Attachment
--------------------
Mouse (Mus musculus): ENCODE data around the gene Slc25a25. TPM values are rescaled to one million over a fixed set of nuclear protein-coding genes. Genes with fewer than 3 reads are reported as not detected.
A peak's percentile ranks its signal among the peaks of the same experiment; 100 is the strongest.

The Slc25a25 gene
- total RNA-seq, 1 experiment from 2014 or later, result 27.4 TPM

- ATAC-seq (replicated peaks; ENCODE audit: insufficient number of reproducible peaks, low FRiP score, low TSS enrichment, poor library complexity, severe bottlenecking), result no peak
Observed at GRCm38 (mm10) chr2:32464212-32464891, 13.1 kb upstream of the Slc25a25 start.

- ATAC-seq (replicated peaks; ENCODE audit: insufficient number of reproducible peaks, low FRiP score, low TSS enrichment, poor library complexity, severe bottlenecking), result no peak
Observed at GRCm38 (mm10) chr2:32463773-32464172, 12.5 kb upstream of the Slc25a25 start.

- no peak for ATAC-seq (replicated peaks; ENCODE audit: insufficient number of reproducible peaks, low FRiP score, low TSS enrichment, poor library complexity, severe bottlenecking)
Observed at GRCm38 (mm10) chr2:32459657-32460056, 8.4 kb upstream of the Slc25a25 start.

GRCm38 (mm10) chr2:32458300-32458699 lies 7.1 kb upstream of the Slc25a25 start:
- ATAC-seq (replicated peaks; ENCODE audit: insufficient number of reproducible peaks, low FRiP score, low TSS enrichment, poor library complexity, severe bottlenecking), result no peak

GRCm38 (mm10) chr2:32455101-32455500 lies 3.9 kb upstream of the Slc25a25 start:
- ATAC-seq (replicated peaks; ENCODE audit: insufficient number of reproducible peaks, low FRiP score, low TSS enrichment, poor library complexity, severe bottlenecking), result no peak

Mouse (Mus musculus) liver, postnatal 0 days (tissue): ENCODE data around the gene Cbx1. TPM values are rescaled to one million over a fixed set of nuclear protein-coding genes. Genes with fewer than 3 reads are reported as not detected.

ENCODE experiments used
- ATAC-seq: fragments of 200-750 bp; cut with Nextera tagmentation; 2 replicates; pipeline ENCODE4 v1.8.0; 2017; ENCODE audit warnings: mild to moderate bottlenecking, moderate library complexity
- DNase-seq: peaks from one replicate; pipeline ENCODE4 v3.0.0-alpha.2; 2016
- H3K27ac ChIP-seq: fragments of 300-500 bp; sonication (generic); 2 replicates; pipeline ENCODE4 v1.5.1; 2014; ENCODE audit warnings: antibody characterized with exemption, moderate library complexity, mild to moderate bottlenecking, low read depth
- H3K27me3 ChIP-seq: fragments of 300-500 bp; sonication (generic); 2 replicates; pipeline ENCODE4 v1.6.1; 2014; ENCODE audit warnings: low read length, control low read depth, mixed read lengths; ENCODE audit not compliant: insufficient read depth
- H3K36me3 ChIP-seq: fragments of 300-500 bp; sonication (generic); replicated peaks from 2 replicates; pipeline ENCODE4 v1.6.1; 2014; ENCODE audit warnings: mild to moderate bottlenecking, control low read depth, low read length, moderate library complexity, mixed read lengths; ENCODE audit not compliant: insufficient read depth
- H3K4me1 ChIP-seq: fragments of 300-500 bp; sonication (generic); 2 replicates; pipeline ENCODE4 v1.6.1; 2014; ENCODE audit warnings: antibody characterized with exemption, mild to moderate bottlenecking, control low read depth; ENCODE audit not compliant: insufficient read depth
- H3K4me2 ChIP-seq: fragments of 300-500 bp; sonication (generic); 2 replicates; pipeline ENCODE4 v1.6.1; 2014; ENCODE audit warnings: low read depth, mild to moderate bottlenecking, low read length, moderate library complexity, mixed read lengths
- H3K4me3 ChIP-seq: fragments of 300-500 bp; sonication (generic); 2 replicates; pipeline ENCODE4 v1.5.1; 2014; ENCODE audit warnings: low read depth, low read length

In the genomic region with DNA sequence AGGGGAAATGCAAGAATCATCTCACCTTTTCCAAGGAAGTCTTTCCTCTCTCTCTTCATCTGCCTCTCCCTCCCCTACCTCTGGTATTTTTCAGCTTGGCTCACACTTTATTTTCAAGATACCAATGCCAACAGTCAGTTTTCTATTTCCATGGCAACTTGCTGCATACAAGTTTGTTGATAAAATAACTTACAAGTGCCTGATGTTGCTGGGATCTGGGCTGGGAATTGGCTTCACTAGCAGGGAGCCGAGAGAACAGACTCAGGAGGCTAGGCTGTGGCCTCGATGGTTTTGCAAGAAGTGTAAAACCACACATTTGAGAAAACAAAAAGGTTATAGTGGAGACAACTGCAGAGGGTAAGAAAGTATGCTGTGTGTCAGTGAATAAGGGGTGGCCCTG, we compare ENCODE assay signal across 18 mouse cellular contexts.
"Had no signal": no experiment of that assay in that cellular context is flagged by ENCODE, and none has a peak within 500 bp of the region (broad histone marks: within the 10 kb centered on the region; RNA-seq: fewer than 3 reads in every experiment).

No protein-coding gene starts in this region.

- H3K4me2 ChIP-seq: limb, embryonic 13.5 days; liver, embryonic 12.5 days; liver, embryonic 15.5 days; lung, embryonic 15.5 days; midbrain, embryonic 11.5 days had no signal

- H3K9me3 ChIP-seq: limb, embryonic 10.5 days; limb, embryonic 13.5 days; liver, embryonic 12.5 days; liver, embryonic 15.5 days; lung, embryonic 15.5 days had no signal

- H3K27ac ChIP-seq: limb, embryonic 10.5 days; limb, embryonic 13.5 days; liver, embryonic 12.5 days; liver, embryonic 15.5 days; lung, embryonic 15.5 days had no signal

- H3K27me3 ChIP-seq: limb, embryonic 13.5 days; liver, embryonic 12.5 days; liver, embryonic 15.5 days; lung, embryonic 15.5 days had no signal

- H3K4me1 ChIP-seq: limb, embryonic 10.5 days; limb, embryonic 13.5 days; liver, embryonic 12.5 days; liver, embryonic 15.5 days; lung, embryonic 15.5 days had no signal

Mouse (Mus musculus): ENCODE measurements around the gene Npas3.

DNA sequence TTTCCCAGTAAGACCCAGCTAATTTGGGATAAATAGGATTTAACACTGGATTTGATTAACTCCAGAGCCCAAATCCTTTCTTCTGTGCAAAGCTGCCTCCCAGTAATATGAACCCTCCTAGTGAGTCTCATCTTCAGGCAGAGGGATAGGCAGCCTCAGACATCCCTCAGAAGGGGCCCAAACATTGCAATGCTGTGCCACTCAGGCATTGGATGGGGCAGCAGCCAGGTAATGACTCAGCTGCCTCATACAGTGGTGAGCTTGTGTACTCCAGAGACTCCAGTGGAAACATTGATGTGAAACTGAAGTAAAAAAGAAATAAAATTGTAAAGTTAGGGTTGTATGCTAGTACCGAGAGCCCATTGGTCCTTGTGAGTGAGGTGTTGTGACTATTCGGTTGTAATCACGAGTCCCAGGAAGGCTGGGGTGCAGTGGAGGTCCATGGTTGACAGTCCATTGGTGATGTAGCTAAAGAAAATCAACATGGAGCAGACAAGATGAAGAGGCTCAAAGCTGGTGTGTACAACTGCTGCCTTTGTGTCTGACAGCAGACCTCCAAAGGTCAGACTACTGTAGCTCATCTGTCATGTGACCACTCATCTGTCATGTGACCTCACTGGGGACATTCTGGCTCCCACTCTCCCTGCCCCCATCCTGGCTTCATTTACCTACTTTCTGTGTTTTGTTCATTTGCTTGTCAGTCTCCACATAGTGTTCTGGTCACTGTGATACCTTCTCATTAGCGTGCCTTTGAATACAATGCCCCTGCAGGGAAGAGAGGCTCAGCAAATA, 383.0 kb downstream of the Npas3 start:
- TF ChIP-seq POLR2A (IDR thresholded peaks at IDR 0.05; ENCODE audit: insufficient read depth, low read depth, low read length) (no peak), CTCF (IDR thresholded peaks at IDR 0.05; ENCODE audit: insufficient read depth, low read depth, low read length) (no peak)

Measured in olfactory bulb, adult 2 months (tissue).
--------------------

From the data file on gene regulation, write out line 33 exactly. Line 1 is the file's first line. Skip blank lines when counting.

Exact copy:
Mouse (Mus musculus): ENCODE measurements around the gene Npas3.